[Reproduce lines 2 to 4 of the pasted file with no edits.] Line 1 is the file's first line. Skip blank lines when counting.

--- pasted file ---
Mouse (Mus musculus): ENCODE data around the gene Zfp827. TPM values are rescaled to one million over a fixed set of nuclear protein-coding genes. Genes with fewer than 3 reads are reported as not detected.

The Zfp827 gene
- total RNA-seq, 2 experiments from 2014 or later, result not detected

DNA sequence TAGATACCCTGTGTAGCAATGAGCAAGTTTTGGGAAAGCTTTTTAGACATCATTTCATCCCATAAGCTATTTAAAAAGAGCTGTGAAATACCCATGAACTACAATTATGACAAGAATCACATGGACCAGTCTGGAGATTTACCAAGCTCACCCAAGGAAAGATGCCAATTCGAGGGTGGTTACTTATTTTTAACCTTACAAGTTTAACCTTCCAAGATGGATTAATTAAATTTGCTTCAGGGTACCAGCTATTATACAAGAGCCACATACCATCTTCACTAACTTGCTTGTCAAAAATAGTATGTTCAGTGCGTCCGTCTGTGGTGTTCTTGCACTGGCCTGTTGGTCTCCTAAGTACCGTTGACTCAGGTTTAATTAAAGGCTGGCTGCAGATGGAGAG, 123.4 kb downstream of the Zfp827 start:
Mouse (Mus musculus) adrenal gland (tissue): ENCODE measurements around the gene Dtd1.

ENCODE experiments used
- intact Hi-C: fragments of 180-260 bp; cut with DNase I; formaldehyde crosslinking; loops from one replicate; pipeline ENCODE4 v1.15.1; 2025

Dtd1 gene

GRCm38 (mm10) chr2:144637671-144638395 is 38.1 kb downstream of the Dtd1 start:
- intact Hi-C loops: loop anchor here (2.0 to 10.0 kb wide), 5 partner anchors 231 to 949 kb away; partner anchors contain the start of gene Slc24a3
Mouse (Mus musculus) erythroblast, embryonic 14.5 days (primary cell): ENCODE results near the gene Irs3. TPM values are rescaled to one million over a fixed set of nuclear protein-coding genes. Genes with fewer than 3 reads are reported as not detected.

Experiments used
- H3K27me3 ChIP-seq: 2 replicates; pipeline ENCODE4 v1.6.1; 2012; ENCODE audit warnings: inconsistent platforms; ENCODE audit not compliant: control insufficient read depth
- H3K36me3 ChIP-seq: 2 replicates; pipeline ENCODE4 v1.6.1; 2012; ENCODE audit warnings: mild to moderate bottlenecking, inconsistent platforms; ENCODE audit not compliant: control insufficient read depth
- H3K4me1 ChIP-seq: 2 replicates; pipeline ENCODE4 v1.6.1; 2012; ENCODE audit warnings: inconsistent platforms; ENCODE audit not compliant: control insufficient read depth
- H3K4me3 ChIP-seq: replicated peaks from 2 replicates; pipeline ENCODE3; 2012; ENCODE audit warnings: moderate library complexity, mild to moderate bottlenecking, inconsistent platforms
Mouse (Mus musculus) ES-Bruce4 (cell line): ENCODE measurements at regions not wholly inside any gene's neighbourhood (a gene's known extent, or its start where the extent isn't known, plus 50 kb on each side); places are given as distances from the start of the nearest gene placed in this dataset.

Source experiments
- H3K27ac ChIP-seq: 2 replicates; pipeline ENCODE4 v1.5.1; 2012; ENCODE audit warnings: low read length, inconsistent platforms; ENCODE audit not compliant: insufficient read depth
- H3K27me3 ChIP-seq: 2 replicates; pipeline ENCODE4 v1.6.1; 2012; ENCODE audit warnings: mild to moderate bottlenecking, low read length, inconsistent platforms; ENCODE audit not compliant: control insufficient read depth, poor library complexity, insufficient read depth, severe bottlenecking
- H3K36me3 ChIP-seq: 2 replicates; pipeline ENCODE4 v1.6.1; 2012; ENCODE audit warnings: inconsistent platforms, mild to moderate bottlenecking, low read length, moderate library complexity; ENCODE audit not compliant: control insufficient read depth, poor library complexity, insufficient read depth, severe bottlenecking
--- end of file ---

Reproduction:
The Zfp827 gene
- total RNA-seq, 2 experiments from 2014 or later, result not detected

DNA sequence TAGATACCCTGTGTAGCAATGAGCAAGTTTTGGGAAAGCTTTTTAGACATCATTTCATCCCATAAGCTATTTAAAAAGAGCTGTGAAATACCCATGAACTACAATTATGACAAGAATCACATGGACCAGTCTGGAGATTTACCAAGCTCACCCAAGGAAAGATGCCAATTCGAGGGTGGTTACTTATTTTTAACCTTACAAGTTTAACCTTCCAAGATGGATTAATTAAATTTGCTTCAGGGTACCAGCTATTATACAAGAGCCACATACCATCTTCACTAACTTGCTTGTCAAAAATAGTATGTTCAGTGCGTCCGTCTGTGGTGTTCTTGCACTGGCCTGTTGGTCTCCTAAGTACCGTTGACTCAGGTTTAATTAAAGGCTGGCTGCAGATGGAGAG, 123.4 kb downstream of the Zfp827 start: